What a day! We are to be released from our confinement and go back to civilized life! We toted our baggage in the morning down to the American Club Block A-4, and there at 10:00 a.m. it was examined, not too minutely, by the gendarmes. Nothing was confiscated, however. At about eleven o’clock the truck which brings the food out to the Camp backed up and the first group, consisting of Fathers Toomey, Troesch, Downs, Keelan, Siebert, Walter and Knotek, Brother Thaddeus and Sisters Dorothy and Henrietta Marie, got in. At the Depot were many of our friends to see us off and to wish us well. At 2:30 in the afternoon the second group, consisting of Fathers Tackney, Madison, Moore, McKeirnan, Gaiero and O’Connell, and most of our baggage, left.

 My guess is that their description of how they felt would apply to most others in their position as well:

 As we in the first group sped out of the Camp and on our way over the familiar winding road to Hong Kong, it was hard to analyze our feelings. We regretted leaving our many friends in Camp, yet were glad to get out to freedom. What would we find in Hong Kong?

But even now things don’t quite go according to plan and there’s what must have been a heart-stopping complication:

All went well until our truck reached the top of the Wongneichong Gap on the Happy Valley Road. Here there was a barrier and we were stopped by a gendarme, who demanded that we get out of the truck and have our baggage inspected and examined.

We were preparing to do this, when Mr. Yamashita, the young Japanese gentleman in charge of Camp affairs, who was sitting with the driver, got down and tried to explain the situation. It seems that the gendarmes had not been informed by the Foreign Office that we were being released, and the officer in charge of this post gave Mr. Yamashita an unmerciful tongue lashing while he, Mr. Yamashita, being a civilian, stood at attention, bowed repeatedly and never answered back a word. At length, when the officer ran out of breath, we were allowed to proceed, without having our baggage examined.

According to some reports that was the gendarme post at which Dr. Harry Talbot was searched on his way back into Stanley in February 1943. He’d been getting X-rays at the French Hospital and was smuggling money back into Stanley. The discovery of his cash – some say hidden under his bandages – led to the arrest and imprison of the bankers Grayburn and Streatfield, and the eventual death of the former from malnutrition.[6] But the Maryknollers get through safely, and we’ll follow them a little further to see the final stage in the process of being ‘guaranteed out’:

We then went into the city, stopping finally at the Queen’s Road entrance to the former Hong Kong and Shanghai Bank Building, one of Hong Kong’s newest and most imposing structures, and now occupied by the Japanese Foreign Office.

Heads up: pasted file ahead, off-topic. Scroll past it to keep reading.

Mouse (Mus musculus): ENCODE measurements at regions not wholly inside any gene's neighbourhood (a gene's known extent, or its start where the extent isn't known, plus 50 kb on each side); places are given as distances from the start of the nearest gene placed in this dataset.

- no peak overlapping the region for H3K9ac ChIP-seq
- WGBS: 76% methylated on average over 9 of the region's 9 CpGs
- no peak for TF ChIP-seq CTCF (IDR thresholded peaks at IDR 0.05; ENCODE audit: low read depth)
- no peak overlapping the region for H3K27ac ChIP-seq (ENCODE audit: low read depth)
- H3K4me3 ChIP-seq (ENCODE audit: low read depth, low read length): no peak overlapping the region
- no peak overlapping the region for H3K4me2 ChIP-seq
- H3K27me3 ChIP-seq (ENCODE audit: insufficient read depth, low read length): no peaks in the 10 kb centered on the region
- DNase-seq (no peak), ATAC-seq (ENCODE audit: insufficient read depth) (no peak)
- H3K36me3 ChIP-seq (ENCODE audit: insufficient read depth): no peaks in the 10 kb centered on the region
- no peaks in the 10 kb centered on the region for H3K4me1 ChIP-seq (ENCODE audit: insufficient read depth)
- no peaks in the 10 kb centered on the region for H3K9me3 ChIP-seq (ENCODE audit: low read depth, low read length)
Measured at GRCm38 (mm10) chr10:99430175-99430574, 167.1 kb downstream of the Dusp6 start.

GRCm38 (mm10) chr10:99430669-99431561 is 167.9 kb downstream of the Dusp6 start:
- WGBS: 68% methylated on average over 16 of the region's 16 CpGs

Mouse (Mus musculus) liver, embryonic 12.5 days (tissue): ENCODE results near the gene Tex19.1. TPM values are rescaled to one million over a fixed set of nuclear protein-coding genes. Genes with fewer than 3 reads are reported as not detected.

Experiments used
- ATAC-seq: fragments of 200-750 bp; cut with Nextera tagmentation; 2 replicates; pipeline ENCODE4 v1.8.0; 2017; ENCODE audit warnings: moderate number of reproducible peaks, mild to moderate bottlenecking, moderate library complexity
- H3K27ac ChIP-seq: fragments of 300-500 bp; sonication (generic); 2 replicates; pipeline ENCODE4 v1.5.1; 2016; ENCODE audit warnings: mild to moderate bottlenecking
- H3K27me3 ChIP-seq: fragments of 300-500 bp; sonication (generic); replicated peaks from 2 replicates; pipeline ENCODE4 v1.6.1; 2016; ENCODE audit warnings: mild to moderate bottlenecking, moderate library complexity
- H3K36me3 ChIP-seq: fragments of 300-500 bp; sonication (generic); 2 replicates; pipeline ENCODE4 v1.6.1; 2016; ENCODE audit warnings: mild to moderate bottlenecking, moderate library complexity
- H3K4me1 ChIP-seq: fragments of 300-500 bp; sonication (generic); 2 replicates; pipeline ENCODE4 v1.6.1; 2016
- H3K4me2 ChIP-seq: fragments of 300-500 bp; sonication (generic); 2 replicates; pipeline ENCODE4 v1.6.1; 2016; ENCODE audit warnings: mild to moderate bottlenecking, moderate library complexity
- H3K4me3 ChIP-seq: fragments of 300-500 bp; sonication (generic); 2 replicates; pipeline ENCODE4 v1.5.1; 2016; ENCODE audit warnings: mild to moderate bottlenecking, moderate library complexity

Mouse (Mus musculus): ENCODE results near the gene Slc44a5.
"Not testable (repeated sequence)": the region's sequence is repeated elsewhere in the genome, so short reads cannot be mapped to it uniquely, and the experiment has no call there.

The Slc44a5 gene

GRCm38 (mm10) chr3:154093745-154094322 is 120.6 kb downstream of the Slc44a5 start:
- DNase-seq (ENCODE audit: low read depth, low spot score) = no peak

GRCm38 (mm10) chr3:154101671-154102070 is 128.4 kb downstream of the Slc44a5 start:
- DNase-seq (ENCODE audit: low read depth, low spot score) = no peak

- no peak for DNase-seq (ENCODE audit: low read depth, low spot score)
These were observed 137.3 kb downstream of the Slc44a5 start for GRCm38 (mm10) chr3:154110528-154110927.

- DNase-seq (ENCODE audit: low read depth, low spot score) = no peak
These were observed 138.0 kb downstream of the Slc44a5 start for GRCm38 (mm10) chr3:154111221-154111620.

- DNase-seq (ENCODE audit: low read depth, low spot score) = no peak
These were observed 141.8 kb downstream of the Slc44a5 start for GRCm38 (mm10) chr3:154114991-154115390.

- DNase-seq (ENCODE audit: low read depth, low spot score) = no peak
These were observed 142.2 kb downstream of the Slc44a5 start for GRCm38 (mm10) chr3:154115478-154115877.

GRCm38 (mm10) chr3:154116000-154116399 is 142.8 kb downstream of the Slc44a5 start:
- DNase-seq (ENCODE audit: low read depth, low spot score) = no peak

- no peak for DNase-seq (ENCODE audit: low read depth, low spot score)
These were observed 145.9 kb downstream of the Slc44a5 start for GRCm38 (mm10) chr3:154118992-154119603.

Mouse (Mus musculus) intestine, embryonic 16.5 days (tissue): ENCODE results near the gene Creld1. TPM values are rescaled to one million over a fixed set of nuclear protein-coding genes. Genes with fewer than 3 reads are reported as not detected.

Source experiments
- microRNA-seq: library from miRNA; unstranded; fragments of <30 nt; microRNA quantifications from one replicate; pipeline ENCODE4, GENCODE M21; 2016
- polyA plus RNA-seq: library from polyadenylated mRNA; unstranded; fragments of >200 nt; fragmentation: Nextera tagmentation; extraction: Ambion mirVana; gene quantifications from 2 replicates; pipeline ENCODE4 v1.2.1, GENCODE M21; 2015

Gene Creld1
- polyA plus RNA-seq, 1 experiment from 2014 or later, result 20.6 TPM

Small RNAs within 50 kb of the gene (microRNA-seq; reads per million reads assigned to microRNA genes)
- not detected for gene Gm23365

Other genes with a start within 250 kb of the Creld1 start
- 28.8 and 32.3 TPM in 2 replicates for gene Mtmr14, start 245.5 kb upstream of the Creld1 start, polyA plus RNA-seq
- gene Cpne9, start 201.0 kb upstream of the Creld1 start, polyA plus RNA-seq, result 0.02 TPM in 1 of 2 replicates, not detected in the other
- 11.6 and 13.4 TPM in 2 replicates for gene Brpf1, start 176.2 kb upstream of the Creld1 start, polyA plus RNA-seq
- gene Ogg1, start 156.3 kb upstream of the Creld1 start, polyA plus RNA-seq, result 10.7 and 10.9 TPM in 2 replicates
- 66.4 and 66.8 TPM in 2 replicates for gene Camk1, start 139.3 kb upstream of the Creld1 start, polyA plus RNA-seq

Here they are given passes which will enable them to move with some degree of freedom around Hong Kong. Those passes secured by Dr. Selwyn-Clarke for the Protestant missionaries Mr. and Mrs. Collier said (in translation)  that the bearer was  ‘an enemy of good behaviour and therefore permitted to go about on the streets’.[7] The Maryknollers then have ‘tiffin’ at the Holy Spirit School – they’re overwhelmed at eating at a real table with real dishes – and then proceed to their new home, Bethany,[8] the establishment of the French Fathers at Pokfulam, where they meet the Belgian Father Chaye again. What was probably a pretty Spartan establishment seems luxury itself after Stanley:

Ourrooms were all prepared and we lost no time in getting under realcovers and settling down to rest, after such an exciting and memorableday.

File:HK Béthanie Front.JPG

Image: Wikimedia (see alsohttp://gwulo.com/node/7360)

 To sum up: as our main source has been the Maryknoll Diary, not surprisingly most of the names of people ‘guaranteed out’ are ecclesiastical, and all of them are American. The secular names are Gingle, Molthen, Sammon(s), Dorrer and Bennett: Chester Bennett was executed on Stanley Beach on October 29, 1943 for his courageous and wide-ranging resistance activity and Gingle ended up re-interned, this time at the smaller and slightly more tolerable Ma-Tau-wai camp in Kowloon. I don’t know what happened to the other three, but Mythen and Sammon survived the war, as they are reported either attending or sending wreaths to Gingle’s funeral in 1960.[9]

But what of the non-religious of other nationalities – it is possible to identify any such people ‘guaranteed out’?  I’ll take up this issue in future posts.

[1] Emily Hahn, China To Me, 1986 ed., 388.

[2] Emerson, Hong Kong Internment, 1973, 63.

[3] Emerson, 1973, 64-65.

[4] https://brianedgar.wordpress.com/2012/05/22/edward-gingle-at-war/

[5] ‘Secundum quid’ refers to a type of logical fallacy. The Fathers are suggesting that the ‘freedom’ in Hong Kong was strictly qualified.

[9] Accounts of Gingle and of his funeral are to be found in the China Mail editions of June 20 and June 23, 1960.



Filed under Chester Bennett, Hong Kong WW11

5 responses to “‘Guaranteeing Out’: The Evidence of the Maryknoll Diary

  1. Pingback: ‘Guaranteeing Out’ 3: The Evidence of Greg Leck’s Captives of Empire | The Dark World's Fire: Tom and Lena Edgar in War

  2. Pingback: The French Hospital Arrests: A Synthesis Of Sources | The Dark World's Fire: Tom and Lena Edgar in War

  3. Pingback: The Free French in Hong Kong (2): Raoul de Sercey | The Dark World's Fire: Tom and Lena Edgar in War

  4. Pingback: Chester Bennett – ‘The American Hero of Hong Kong’ | The Dark World's Fire: Tom and Lena Edgar in War

  5. Pingback: Doris Cuthbertson | The Dark World's Fire: Tom and Lena Edgar in War